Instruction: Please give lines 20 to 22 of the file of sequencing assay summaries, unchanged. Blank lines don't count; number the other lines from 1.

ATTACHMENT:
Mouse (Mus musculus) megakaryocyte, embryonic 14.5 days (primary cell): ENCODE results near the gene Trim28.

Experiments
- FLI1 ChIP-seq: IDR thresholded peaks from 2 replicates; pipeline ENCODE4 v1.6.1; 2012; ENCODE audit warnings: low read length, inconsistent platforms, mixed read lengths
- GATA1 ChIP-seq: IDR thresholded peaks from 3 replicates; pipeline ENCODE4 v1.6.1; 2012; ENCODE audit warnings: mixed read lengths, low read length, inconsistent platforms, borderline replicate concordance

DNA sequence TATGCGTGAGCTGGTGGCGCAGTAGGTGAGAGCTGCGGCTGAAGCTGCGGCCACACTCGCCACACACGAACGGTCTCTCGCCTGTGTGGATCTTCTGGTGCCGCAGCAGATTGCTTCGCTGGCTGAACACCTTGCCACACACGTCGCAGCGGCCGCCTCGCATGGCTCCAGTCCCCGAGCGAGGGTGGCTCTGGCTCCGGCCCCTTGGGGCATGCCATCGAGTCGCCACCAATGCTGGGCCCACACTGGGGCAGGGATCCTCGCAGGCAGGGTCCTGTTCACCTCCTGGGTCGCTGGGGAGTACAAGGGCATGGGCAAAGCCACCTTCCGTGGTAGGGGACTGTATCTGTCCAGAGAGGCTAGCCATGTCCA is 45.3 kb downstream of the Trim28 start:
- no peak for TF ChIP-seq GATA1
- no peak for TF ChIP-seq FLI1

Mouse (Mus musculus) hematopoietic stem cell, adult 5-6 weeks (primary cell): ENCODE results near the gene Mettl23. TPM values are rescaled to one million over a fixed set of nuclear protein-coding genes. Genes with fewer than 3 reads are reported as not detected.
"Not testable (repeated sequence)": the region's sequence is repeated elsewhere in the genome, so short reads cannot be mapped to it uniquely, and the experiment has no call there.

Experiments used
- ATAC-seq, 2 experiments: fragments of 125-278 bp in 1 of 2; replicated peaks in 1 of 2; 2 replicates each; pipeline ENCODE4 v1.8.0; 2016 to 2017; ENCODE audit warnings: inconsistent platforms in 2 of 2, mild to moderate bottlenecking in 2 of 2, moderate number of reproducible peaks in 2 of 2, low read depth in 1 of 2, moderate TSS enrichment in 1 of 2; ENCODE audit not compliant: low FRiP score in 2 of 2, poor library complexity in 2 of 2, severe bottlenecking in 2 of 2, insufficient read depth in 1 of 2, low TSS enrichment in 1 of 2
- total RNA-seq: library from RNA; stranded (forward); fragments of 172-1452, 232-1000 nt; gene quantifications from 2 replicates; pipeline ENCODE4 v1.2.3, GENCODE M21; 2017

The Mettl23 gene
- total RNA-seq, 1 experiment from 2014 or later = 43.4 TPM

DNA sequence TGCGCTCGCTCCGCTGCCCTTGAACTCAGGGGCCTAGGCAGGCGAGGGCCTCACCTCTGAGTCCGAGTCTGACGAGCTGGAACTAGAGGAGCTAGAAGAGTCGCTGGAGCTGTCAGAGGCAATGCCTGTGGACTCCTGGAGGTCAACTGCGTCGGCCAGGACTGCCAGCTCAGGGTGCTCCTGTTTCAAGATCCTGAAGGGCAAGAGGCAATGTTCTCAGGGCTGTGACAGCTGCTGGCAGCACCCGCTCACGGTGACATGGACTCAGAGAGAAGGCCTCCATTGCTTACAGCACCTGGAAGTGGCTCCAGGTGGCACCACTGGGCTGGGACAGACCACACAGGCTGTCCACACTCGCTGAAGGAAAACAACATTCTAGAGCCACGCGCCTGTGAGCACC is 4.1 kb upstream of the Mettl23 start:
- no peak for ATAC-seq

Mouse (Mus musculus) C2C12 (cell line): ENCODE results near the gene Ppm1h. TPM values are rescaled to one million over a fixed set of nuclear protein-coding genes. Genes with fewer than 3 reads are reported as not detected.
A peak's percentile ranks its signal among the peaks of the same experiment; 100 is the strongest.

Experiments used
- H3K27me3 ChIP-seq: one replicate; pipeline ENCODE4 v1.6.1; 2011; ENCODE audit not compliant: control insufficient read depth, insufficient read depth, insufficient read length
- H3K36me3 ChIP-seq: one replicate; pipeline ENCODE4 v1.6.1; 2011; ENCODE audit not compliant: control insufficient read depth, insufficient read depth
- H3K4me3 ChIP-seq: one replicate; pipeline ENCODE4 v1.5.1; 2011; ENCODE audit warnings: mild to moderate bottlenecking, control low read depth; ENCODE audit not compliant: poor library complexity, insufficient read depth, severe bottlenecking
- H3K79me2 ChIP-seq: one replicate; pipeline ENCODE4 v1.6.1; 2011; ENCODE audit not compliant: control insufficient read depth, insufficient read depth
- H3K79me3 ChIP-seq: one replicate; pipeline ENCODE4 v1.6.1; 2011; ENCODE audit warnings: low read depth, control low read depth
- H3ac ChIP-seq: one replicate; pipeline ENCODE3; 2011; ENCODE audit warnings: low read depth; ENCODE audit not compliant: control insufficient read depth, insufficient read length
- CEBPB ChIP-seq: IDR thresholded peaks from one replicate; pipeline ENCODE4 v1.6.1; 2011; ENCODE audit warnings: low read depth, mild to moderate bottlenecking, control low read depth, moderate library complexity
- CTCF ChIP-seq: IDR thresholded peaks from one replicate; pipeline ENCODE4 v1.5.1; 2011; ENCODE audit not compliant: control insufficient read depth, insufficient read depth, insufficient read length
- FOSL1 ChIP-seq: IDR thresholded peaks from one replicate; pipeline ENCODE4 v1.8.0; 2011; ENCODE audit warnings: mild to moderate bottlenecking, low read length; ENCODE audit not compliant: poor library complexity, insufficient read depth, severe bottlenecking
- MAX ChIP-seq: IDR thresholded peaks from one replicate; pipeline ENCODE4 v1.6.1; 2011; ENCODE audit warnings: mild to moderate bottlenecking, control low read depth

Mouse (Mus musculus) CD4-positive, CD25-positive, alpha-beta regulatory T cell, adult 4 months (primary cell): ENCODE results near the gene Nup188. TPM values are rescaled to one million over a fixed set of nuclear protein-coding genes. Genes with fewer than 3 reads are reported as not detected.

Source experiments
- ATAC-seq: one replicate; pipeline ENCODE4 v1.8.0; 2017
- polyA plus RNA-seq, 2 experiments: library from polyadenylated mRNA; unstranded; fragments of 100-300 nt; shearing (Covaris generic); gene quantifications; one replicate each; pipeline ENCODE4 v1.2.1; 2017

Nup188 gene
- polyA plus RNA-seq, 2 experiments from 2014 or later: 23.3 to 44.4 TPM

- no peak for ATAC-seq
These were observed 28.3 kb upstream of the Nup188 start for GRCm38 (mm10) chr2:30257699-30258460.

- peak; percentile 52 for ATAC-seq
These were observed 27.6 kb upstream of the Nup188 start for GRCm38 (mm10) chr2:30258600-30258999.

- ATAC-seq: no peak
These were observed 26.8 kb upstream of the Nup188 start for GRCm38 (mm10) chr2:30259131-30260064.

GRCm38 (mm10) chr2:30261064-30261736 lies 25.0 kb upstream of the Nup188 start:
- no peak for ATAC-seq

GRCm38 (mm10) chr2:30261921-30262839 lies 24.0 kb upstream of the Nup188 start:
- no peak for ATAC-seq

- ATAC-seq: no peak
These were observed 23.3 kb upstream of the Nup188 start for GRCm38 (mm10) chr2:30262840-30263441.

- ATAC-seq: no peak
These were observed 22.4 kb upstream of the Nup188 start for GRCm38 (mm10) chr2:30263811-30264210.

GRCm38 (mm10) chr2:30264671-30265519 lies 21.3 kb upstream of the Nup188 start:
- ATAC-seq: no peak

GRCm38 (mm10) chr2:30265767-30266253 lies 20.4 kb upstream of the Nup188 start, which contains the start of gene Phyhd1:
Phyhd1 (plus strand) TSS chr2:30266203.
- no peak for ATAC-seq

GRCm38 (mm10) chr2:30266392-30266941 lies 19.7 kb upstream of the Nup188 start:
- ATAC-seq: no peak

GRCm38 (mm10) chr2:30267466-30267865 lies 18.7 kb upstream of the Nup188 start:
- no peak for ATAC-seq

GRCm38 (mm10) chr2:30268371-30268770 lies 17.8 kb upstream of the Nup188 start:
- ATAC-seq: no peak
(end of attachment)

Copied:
- H3K27me3 ChIP-seq: one replicate; pipeline ENCODE4 v1.6.1; 2011; ENCODE audit not compliant: control insufficient read depth, insufficient read depth, insufficient read length
- H3K36me3 ChIP-seq: one replicate; pipeline ENCODE4 v1.6.1; 2011; ENCODE audit not compliant: control insufficient read depth, insufficient read depth
- H3K4me3 ChIP-seq: one replicate; pipeline ENCODE4 v1.5.1; 2011; ENCODE audit warnings: mild to moderate bottlenecking, control low read depth; ENCODE audit not compliant: poor library complexity, insufficient read depth, severe bottlenecking